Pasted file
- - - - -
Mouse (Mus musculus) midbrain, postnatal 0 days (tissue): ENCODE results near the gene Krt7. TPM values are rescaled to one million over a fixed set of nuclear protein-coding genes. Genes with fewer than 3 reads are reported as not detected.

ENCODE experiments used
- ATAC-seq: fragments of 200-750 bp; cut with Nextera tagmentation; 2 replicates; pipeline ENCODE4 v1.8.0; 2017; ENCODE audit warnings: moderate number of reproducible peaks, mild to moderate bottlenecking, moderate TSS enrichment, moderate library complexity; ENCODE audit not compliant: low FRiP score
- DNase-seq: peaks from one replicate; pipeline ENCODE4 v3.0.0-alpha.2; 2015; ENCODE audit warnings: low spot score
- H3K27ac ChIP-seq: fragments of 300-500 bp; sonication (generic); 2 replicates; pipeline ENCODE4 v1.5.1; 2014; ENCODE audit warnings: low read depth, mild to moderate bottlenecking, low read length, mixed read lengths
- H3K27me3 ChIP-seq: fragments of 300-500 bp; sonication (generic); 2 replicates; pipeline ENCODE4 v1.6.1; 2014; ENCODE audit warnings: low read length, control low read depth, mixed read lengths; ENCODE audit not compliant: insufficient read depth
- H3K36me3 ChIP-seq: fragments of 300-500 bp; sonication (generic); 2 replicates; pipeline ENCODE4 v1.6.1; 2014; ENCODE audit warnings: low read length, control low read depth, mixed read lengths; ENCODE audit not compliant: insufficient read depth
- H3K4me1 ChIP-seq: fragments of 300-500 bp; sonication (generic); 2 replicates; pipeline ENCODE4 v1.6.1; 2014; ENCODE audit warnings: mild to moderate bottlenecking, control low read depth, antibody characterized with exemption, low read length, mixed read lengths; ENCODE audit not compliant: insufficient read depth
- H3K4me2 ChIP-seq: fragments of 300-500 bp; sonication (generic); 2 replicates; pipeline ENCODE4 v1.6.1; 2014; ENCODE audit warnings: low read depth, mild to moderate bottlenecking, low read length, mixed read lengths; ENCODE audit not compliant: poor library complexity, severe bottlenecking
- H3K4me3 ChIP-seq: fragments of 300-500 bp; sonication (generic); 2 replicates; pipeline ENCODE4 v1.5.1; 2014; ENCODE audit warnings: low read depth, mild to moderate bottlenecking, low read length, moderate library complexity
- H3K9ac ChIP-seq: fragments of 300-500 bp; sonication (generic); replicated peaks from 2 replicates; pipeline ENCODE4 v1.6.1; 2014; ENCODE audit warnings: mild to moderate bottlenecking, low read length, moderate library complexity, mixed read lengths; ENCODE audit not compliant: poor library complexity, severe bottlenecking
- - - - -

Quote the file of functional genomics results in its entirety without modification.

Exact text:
Mouse (Mus musculus) midbrain, postnatal 0 days (tissue): ENCODE results near the gene Krt7. TPM values are rescaled to one million over a fixed set of nuclear protein-coding genes. Genes with fewer than 3 reads are reported as not detected.

ENCODE experiments used
- ATAC-seq: fragments of 200-750 bp; cut with Nextera tagmentation; 2 replicates; pipeline ENCODE4 v1.8.0; 2017; ENCODE audit warnings: moderate number of reproducible peaks, mild to moderate bottlenecking, moderate TSS enrichment, moderate library complexity; ENCODE audit not compliant: low FRiP score
- DNase-seq: peaks from one replicate; pipeline ENCODE4 v3.0.0-alpha.2; 2015; ENCODE audit warnings: low spot score
- H3K27ac ChIP-seq: fragments of 300-500 bp; sonication (generic); 2 replicates; pipeline ENCODE4 v1.5.1; 2014; ENCODE audit warnings: low read depth, mild to moderate bottlenecking, low read length, mixed read lengths
- H3K27me3 ChIP-seq: fragments of 300-500 bp; sonication (generic); 2 replicates; pipeline ENCODE4 v1.6.1; 2014; ENCODE audit warnings: low read length, control low read depth, mixed read lengths; ENCODE audit not compliant: insufficient read depth
- H3K36me3 ChIP-seq: fragments of 300-500 bp; sonication (generic); 2 replicates; pipeline ENCODE4 v1.6.1; 2014; ENCODE audit warnings: low read length, control low read depth, mixed read lengths; ENCODE audit not compliant: insufficient read depth
- H3K4me1 ChIP-seq: fragments of 300-500 bp; sonication (generic); 2 replicates; pipeline ENCODE4 v1.6.1; 2014; ENCODE audit warnings: mild to moderate bottlenecking, control low read depth, antibody characterized with exemption, low read length, mixed read lengths; ENCODE audit not compliant: insufficient read depth
- H3K4me2 ChIP-seq: fragments of 300-500 bp; sonication (generic); 2 replicates; pipeline ENCODE4 v1.6.1; 2014; ENCODE audit warnings: low read depth, mild to moderate bottlenecking, low read length, mixed read lengths; ENCODE audit not compliant: poor library complexity, severe bottlenecking
- H3K4me3 ChIP-seq: fragments of 300-500 bp; sonication (generic); 2 replicates; pipeline ENCODE4 v1.5.1; 2014; ENCODE audit warnings: low read depth, mild to moderate bottlenecking, low read length, moderate library complexity
- H3K9ac ChIP-seq: fragments of 300-500 bp; sonication (generic); replicated peaks from 2 replicates; pipeline ENCODE4 v1.6.1; 2014; ENCODE audit warnings: mild to moderate bottlenecking, low read length, moderate library complexity, mixed read lengths; ENCODE audit not compliant: poor library complexity, severe bottlenecking